I feel like a character in a novel," Bill Clinton told an aide on the day the Lewinsky scandal broke. With equal parts self-pity and deceit, the President cast himself as the protagonist in Darkness at Noon, Arthur Koestler's 1941 classic about the victim of a totalitarian witch-hunt. Eight months later, in the pages of Kenneth Starr's report to Congress, Clinton finds himself the villain in a much trashier tale, a fetid blend of libido and legalese that reads like Jackie Collins by way of the Congressional Quarterly.
"In the course of flirting with him, she raised her jacket in the back and showed him the straps of her thong underwear, which extended above her pants," the report says, describing Clinton and Monica Lewinsky's first encounter, on Nov. 15, 1995. Later that night, according to her testimony, "she and the President kissed. She unbuttoned her jacket; either she unhooked her bra or he lifted her bra up; and he touched her breasts with his hands and mouth." Then he took a call from a Congressman while she performed oral sex on him.
As numbing and repetitive as any porn, the narrative is clinical and sad, a recitation of furtive gropings and panicky zipping-ups between two profoundly needy people, one of whom happened to be the leader of the free world. While Clinton's lawyers thunder that the endless tawdry details serve no purpose but to "humiliate the President and force him from office," Starr argues that Clinton himself made them necessary. Starr's office had originally planned to confine the seamier material to a secret sex appendix, a Starr ally told TIME. But because the President lied so long and hard, the report maintains, Starr had no choice but to include the particulars that proved that, despite Clinton's parsing of the term and even by the tortuous definition used in the Paula Jones deposition, Clinton and Lewinsky had sex, and Clinton lied to cover it up.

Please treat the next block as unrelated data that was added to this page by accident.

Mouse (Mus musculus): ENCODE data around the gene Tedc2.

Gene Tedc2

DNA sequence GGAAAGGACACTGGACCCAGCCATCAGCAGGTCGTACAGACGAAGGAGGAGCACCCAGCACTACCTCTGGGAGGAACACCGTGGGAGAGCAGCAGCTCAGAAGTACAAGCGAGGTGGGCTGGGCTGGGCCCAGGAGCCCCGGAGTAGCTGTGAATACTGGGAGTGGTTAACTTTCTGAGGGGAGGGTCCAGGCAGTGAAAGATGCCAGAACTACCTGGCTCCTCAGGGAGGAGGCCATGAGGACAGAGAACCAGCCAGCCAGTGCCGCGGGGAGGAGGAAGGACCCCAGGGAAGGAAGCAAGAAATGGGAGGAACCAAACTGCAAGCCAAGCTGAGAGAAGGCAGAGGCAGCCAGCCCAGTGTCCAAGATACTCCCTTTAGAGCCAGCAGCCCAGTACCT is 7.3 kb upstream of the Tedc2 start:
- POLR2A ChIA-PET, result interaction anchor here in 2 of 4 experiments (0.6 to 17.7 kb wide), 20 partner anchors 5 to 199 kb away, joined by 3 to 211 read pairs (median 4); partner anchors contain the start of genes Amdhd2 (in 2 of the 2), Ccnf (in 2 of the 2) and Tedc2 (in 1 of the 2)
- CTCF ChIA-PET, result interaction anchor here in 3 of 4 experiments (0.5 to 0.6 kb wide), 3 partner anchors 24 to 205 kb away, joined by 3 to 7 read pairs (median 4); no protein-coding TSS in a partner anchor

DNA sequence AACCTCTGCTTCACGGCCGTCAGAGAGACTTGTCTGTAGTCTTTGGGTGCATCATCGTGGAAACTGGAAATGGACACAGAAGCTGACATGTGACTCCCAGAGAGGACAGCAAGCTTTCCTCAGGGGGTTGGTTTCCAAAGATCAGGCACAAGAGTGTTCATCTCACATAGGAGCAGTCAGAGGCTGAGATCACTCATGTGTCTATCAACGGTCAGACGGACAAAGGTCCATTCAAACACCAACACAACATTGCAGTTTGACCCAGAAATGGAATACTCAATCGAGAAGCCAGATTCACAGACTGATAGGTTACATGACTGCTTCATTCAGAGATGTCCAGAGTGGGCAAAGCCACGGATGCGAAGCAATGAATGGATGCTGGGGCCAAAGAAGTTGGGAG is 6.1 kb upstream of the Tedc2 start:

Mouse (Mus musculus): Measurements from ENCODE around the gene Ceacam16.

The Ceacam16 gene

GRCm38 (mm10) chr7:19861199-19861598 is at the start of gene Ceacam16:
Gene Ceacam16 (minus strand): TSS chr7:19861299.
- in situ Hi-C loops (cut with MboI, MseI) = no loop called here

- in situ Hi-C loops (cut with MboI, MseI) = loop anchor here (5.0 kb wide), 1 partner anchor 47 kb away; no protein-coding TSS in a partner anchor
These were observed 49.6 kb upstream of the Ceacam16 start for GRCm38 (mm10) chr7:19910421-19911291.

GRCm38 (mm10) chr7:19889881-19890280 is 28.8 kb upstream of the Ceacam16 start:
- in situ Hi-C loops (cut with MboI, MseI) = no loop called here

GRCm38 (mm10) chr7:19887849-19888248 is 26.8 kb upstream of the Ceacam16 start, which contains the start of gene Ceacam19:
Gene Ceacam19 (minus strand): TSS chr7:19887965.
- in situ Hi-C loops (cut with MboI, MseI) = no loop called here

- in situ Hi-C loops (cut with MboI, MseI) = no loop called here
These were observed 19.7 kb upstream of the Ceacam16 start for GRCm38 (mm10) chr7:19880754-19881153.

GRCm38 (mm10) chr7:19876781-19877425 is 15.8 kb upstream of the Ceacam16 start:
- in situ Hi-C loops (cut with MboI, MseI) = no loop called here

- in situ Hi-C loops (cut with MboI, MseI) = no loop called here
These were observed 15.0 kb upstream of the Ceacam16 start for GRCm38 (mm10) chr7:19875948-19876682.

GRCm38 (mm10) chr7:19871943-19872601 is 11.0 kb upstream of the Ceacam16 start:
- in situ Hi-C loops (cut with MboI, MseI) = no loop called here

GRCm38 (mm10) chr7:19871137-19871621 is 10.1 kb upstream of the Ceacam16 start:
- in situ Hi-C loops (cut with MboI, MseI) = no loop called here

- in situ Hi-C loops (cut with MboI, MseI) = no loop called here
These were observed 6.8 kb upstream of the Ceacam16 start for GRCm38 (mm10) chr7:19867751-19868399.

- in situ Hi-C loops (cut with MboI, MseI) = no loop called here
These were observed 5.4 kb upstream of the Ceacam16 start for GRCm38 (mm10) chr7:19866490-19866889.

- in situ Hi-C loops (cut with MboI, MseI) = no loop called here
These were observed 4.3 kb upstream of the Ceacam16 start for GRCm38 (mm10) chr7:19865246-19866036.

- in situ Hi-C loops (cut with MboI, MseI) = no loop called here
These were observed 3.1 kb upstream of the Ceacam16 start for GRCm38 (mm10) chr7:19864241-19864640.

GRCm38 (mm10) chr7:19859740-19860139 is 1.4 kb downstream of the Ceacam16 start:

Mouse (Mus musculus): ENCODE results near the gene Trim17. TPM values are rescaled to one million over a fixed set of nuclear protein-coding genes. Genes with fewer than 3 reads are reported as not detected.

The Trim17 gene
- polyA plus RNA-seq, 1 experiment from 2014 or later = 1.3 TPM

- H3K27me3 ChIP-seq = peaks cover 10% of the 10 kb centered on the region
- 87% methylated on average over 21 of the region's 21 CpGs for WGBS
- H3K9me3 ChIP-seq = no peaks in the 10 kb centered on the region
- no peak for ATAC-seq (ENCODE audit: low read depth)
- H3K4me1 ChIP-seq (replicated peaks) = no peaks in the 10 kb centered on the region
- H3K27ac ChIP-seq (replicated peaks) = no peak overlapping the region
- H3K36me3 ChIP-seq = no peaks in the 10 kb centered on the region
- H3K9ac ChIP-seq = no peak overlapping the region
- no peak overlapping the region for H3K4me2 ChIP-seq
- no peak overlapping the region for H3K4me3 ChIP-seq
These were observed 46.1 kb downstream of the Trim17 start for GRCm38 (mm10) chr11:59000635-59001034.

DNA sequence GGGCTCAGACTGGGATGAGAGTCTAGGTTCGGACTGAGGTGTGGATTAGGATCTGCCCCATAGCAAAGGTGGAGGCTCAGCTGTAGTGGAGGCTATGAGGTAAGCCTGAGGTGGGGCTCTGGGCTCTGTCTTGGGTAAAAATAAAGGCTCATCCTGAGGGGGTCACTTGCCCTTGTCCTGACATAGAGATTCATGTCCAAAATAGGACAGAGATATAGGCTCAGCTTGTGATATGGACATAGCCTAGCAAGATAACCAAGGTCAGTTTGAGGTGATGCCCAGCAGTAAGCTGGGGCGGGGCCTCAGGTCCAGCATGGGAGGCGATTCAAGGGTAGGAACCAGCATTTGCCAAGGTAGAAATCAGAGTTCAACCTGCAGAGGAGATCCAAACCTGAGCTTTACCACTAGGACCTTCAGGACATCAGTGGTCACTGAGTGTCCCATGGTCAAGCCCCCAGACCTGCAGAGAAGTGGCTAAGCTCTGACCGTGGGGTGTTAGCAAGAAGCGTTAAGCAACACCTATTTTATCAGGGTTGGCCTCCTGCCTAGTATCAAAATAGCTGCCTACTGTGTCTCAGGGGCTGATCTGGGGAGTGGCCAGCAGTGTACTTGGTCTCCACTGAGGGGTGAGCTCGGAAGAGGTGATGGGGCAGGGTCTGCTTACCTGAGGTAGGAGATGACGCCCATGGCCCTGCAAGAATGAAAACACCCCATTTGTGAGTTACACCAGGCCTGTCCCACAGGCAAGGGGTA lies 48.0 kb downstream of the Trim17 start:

No one outside the White House will be quibbling there, thanks to Lewinsky's phenomenal memory and careful record keeping. Awestruck and infatuated though she may have been, Lewinsky was a cool and precise recorder of every moment she spent with Clinton--what they said and did, which Secret Service agents were warily watching them come and go, which aides were shooting daggers at her outside the Oval Office, which phone calls Clinton took during their time together. The narrative relies on Lewinsky's testimony for the particulars of 10 alleged sexual encounters, but to bolster her credibility--she did, after all, perjure herself in her Jones affidavit and cooperated with Starr in exchange for immunity--the report time and again uses White House records and contemporaneous accounts to corroborate her stories. Lewinsky remembers being with Clinton on President's Day 1996, when he spoke to a Florida sugar grower named "something like Fanuli." Phone logs show Clinton spoke to sugar baron Alfonso Fanjul that day. Lewinsky says that during three sexual encounters, Clinton was on the phone with Congressmen; during another, he took a call from his disgraced consultant Dick Morris; in each case, phone logs bear out her account. (Lewinsky says she was performing a sex act on Clinton while he spoke to Alabama Representative Sonny Callahan. The lawmaker, aghast, says they were discussing American troops in Bosnia.)